Once a UMID has been recovered, either by error correction or by replacement and/or interpolation, then advantageously, the errored bits from the UMID in the watermarked image may be replaced. This provides a watermarked image which is essentially free from errors so that subsequent processing can utilise the watermark, and/or reproduced the watermarked image.
The Universal Material Identifier (UMID)
A brief explanation will now be given of the structure of the UMID, with reference to
The second set of 32 bytes of the signature metadata as a set of packed metadata items used to create an extended UMID. The extended UMID comprises the basic UMID followed immediately by signature metadata which comprises:
More explanation of the UMID structure is provided in co-pending UK patent application number 0008432.7.
In a further embodiment, the application strength with which the PRBSs are added to the wavelet coefficients can be adapted in accordance with relative importance. As such more important data can be given a higher application strength.
In an alternative embodiment, the control processor 238 within the combiner 240 may be arranged to form a plurality of data items into an order of relative importance, and to embed the items selectively in accordance with this order within the limited data embedding capacity provided by the information material. Thus, if the embedding capacity is reached then the data items of lower importance after the more important data items have been embedded within the embedding capacity are queued. As already explained the data items of lower importance are therefore queued by the combining processor until sufficient embedding capacity becomes available for these data items to be embedded. The data embedding capacity may vary dynamically either as a result of a characteristic of the information material, or because the demand to embed more important data items reduces, thereby making more capacity available for the more important data items. The available embedding capacity may be determined by the control processor 238 and used to control the combining processor 237. Data items to be queued may be stored temporarily in a data store (not shown) for this purpose.
The data items may include meta data describing the content or providing an indication of an attribute of said information material in which the data is embedded. The meta data may include for example a Unique Material Identifier (UMID), the UMID being given a higher predetermined relative importance than other meta data.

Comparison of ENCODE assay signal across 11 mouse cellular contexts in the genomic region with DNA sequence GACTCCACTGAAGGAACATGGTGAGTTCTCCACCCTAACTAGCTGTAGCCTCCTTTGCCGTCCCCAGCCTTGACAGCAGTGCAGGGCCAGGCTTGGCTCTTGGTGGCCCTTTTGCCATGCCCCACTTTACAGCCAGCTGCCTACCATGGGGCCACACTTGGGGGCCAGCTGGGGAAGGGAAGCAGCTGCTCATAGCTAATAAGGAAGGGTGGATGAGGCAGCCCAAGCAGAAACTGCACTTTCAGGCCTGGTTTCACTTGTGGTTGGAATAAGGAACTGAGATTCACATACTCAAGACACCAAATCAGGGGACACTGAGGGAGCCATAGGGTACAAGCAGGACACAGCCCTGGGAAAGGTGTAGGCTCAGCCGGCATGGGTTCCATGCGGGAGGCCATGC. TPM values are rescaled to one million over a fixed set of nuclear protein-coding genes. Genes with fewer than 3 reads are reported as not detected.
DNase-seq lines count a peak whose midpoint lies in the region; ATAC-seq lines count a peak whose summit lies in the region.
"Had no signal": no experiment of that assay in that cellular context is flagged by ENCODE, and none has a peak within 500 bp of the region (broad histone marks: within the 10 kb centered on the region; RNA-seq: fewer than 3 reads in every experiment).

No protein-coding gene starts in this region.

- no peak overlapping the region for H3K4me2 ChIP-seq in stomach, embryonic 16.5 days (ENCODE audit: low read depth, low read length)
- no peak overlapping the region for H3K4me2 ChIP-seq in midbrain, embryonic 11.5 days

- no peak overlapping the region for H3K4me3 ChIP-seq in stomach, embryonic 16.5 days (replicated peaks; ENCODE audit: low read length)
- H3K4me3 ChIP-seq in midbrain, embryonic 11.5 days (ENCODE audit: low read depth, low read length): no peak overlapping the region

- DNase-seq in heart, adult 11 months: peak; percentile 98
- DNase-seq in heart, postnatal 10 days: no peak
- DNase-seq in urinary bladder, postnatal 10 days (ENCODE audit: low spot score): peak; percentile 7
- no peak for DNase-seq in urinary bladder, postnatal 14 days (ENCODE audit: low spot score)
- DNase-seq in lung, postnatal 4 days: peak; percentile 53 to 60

Various modifications may be made to the embodiments herein before described without departing from the scope of the present invention. Although in this example embodiment, the data to be embedded is added to the image in the transform domain, in alternative embodiments the data could be represented in the transform domain, inverse transformed into the spatial domain, and added to the data in the spatial domain.
|Cited Patent||Filing date||Publication date||Applicant||Title|
|US5930369||Sep 10, 1997||Jul 27, 1999||Nec Research Institute, Inc.||Secure spread spectrum watermarking for multimedia data|
|US6522672 *||Jul 14, 1997||Feb 18, 2003||Mitsubshi Denki Kabushiki Kaisha||Content-based multiplexer device and multiplexing method|
|US6590996 *||Apr 19, 2000||Jul 8, 2003||Digimarc Corporation||Color adaptive watermarking|
|US6622004 *||Jun 7, 2000||Sep 16, 2003||Matsushita Electric Industrial Co., Ltd.||Data transceiving system and method|
|US6671387 *||Jul 21, 2000||Dec 30, 2003||Wen-Hsing Hsu||Watermarking of a digitized image|
|US6704431 *||Aug 31, 1999||Mar 9, 2004||Nippon Telegraph And Telephone Corporation||Method and apparatus for digital watermarking|
|US6807285 *||Jan 29, 1999||Oct 19, 2004||Canon Kabushiki Kaisha||Embedding information in digital image data|
|US20020154699 *||Aug 1, 1997||Oct 24, 2002||Takao Yamaguchi||Picture and sound decoding apparatus picture and sound encoding apparatus and information transmission system|
|EP0461787A2||May 31, 1991||Dec 18, 1991||Canon Kabushiki Kaisha||Digital data processing system|